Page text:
Professor Mary Mathis
November 2, 2006
Aristotle 's Artistic Proofs as Applied to the "Declaration of War" Speech by Franklin D. Roosevelt
Aristotle, although having lived thousands of years ago, continues to make an impact in our society with his contribution to Western thinking and his famous "art" of rhetoric. He remains to this day, one of the most influential philosophers in the history of rhetorical study. One of his most prominent works is his "Rhetoric", a book that "confronts scholars with several perplexing questions" (Herrick 74). "Rhetoric" is divided into three books that discuss the "domains of rhetoric, the rhetorical proofs that Aristotle is so famous for and matters of style and arrangement" (Herrick 74). One of the most important contributions of Aristotle 's "Rhetoric" is his idea of artistic proofs, which are used to persuade an audience. Since developed in the fourth century BC, these proofs still continue to be utilized by rhetoricians to this day through the Aristotelian method. There are three components that comprise the artistic proofs. These are "(1) logical reasoning (logos), (2) the names and causes of various human emotions (pathos), and (3) human character and goodness (ethos)" (Herrick 82). Although all parts of his work are instrumental to rhetoricians and scholars everywhere, I will focus on the profound impact of Aristotle 's "artistic proofs" to the art of rhetoric and use Franklin D. Roosevelt 's December 8, 1941 "Declaration of War" speech as an example of how they 're put into practice as a persuasive mechanism in today 's postmodern society.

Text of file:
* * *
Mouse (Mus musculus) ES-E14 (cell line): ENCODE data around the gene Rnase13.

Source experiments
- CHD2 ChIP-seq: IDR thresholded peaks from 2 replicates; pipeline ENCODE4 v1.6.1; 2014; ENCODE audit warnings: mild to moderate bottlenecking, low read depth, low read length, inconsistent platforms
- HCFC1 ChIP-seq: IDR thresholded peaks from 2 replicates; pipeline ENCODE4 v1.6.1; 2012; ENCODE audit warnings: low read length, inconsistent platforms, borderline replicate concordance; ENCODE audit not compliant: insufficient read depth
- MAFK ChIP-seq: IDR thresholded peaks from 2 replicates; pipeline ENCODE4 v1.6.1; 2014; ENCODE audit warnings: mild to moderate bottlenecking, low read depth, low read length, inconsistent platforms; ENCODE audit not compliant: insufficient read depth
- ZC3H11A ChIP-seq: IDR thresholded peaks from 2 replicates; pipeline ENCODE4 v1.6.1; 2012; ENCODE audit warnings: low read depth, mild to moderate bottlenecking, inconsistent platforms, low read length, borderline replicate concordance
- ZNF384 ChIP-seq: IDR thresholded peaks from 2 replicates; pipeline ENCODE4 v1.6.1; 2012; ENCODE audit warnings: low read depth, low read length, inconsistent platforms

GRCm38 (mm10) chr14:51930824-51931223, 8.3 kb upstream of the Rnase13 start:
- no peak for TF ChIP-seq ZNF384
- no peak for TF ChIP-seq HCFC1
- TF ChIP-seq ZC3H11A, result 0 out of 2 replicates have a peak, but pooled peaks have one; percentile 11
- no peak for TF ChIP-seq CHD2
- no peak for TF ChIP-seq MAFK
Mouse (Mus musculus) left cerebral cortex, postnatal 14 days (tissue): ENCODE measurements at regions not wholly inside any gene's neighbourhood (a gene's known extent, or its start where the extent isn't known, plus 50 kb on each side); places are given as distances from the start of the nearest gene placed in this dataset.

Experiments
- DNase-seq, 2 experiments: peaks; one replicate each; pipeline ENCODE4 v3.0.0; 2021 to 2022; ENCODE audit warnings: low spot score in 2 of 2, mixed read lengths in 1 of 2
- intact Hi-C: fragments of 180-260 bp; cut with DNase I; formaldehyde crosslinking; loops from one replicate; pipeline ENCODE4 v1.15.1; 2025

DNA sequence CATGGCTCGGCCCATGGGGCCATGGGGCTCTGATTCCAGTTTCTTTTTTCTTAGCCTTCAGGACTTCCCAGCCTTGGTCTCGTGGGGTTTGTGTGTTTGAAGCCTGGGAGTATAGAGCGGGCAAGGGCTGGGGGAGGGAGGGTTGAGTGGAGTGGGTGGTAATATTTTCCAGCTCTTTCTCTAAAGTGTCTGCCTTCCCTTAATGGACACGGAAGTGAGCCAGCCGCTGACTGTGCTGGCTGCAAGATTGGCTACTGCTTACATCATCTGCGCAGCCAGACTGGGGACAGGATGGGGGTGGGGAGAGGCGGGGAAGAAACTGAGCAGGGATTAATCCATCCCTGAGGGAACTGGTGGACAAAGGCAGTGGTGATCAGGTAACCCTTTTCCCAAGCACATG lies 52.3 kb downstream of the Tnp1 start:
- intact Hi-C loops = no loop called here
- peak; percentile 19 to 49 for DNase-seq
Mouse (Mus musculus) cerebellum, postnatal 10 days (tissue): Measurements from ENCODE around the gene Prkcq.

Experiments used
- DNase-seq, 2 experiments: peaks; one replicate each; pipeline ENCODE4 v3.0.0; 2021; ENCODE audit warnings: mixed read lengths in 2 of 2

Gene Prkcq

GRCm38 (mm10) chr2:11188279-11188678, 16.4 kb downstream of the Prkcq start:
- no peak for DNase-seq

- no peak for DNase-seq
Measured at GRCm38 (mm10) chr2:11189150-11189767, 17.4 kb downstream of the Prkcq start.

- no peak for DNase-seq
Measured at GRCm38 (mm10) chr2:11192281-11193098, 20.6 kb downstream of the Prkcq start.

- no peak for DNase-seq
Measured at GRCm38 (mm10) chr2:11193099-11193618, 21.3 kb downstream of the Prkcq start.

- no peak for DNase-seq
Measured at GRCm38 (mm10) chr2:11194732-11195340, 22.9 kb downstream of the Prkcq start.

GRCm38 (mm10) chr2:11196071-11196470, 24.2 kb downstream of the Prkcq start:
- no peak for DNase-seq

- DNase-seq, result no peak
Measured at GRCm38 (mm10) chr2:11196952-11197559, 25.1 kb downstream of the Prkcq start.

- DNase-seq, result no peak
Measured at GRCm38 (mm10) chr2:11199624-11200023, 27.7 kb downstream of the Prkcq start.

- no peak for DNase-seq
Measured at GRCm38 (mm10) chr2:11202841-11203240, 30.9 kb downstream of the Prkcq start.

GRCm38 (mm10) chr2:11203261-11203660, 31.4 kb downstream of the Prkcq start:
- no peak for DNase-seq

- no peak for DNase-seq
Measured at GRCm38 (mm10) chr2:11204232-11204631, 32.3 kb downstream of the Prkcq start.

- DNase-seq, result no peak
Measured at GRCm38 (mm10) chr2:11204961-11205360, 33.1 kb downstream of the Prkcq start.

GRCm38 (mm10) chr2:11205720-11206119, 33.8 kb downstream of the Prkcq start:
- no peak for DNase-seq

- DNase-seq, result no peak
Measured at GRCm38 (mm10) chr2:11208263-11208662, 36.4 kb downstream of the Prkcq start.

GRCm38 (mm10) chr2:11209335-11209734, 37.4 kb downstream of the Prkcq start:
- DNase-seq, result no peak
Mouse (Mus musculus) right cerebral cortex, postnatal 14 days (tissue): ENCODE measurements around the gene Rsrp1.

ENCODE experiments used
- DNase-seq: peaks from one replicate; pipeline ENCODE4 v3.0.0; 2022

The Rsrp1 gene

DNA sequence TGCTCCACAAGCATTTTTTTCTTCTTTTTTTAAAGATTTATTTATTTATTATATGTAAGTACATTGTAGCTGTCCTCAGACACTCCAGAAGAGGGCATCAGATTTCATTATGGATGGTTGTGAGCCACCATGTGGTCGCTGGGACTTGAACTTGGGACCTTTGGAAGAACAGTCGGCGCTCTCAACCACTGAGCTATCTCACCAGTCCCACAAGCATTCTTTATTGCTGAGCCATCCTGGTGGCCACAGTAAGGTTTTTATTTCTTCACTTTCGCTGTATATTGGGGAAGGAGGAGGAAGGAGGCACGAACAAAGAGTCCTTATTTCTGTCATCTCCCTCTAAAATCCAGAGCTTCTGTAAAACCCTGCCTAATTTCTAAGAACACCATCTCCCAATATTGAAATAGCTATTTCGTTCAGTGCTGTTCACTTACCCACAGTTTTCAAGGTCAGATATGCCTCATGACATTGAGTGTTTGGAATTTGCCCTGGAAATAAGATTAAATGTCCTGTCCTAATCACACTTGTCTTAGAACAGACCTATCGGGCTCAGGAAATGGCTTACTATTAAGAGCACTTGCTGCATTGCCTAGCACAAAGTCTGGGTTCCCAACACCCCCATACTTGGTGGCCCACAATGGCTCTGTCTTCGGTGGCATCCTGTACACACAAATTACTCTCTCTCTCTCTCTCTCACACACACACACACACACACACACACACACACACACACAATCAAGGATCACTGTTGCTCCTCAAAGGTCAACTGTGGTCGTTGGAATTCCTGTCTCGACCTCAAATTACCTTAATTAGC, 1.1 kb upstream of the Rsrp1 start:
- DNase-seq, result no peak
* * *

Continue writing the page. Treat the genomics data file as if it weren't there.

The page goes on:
Roosevelt used the artistic proofs in his emotionally charged speech to persuade the nation that it was worth going to war with Japan. He used all three rhetorical components in his rhetoric. Within the speech were (1) a concise and logical argument, (2) an appeal to the emotions of the people by Roosevelt, and (3) his credibility as the President
Cited: Herrick, James. "Aristotle Rhetoric". The History and Theory of Rhetoric. Needham Heights: MA, 2001. 74-84. "Pearl Harbor Attack". The 2000 Encyclopedia Britannica. 21 Oct. 2006. . Roosevelt, Franklin D. "Pearl Harbor Address to the Nation". / "Declaration of War" speech". American Rhetoric. 21 Oct. 2006. .